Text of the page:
This is where the FACET Tool that Mike Casey is working on becomes
very, very important. It helps prioritize the collection.
I would agree with you on the lacquers-yes, save them pretty much
before all else from what we're seeing with peeling.
How to prioritize wires, reels, and cassettes is difficult in my opinion.
There are some reels I would do before most cassettes:
Those with loss of lubricant, incipient vinegar syndrome (though
we have not yet seen the
cataclysmic destruction of audio tapes that we've seen in mag
films), and probably
sticky shed syndrome.
But I would do cassettes with potential loss of lubricant (3M
outsourced dictation cassettes
and Sony cassettes). I wouldn't worry about Maxell and probably
wouldn't worry about
TDK or Fuji from what I've seen.
Wires are a difficult choice solely from the perspective of player
obsolescence. I don't think the media is deteriorating unless it's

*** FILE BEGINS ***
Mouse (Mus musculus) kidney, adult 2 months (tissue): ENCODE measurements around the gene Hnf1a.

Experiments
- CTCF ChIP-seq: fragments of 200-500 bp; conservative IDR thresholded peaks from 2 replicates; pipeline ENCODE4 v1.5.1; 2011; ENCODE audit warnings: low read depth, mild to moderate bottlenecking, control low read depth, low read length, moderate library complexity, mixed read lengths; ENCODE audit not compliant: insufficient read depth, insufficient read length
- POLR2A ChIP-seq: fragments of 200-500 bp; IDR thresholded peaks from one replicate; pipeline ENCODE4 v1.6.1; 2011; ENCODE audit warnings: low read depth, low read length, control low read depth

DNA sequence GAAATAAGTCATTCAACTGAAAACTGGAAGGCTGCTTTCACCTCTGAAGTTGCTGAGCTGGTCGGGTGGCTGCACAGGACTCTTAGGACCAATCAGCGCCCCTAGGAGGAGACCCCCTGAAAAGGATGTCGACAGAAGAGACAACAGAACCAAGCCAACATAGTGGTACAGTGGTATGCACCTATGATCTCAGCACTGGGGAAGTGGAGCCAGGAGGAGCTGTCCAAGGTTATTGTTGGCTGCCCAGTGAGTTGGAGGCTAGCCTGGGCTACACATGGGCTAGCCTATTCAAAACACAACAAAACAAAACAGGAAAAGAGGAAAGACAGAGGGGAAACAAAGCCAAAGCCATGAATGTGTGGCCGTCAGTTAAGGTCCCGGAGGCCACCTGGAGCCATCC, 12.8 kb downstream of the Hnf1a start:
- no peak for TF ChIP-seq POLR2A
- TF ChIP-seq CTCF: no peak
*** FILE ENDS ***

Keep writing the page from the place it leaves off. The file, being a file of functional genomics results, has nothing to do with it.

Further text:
rusting, is it?
Ignoring wires, when asked, and subject to the above caveats, I often
recommend transferring the cassettes before the reels, especially the
Anyway, Mike's tool helps us answer these questions by assigning
points to each asset or collection. The more points, the sooner it
should be digitized.
At 01:29 PM 2/18/2006, Steven Smolian wrote:
>In repose, cassettes have proven among the more stable formats.
>Cassette decks are around- hock shops, etc. There of plenty of
>people with the skills to repair them and a considerable avalability
>of parts. Sure, address them on a non-panic basis but unless they
>are 120s or you have a huge amount of money, save the reels,
>lacquers, wires, etc.. first.
Audio Restoration Seminar: MAY 9-12, 2006; details at Web site.
Richard L. Hess email: [log in to unmask]
Vignettes Media web: http://www.richardhess.com/tape/
Aurora, Ontario, Canada (905) 713 6733 1-877-TAPE-FIX
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